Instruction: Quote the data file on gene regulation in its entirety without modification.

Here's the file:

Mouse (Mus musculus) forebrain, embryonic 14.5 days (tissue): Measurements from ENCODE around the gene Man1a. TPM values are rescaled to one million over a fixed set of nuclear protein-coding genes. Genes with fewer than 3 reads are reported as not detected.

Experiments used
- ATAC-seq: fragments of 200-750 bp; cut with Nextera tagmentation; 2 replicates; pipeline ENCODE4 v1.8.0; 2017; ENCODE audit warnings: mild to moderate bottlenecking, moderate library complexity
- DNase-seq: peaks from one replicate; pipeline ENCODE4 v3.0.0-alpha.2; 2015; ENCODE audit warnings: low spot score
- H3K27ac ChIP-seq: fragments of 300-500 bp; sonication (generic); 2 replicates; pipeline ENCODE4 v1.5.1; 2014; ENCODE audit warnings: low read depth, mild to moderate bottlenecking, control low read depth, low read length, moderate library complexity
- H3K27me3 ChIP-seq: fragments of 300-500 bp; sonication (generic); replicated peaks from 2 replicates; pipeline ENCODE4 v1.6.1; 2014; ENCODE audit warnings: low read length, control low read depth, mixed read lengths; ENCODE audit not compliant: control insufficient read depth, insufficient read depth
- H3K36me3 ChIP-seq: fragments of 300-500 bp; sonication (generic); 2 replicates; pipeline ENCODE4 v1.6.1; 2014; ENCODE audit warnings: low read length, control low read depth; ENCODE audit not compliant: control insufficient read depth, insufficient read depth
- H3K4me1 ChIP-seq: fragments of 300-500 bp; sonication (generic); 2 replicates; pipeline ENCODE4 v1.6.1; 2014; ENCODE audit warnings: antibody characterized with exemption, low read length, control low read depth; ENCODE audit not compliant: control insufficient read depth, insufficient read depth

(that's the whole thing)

Mouse (Mus musculus) forebrain, embryonic 14.5 days (tissue): Measurements from ENCODE around the gene Man1a. TPM values are rescaled to one million over a fixed set of nuclear protein-coding genes. Genes with fewer than 3 reads are reported as not detected.

Experiments used
- ATAC-seq: fragments of 200-750 bp; cut with Nextera tagmentation; 2 replicates; pipeline ENCODE4 v1.8.0; 2017; ENCODE audit warnings: mild to moderate bottlenecking, moderate library complexity
- DNase-seq: peaks from one replicate; pipeline ENCODE4 v3.0.0-alpha.2; 2015; ENCODE audit warnings: low spot score
- H3K27ac ChIP-seq: fragments of 300-500 bp; sonication (generic); 2 replicates; pipeline ENCODE4 v1.5.1; 2014; ENCODE audit warnings: low read depth, mild to moderate bottlenecking, control low read depth, low read length, moderate library complexity
- H3K27me3 ChIP-seq: fragments of 300-500 bp; sonication (generic); replicated peaks from 2 replicates; pipeline ENCODE4 v1.6.1; 2014; ENCODE audit warnings: low read length, control low read depth, mixed read lengths; ENCODE audit not compliant: control insufficient read depth, insufficient read depth
- H3K36me3 ChIP-seq: fragments of 300-500 bp; sonication (generic); 2 replicates; pipeline ENCODE4 v1.6.1; 2014; ENCODE audit warnings: low read length, control low read depth; ENCODE audit not compliant: control insufficient read depth, insufficient read depth
- H3K4me1 ChIP-seq: fragments of 300-500 bp; sonication (generic); 2 replicates; pipeline ENCODE4 v1.6.1; 2014; ENCODE audit warnings: antibody characterized with exemption, low read length, control low read depth; ENCODE audit not compliant: control insufficient read depth, insufficient read depth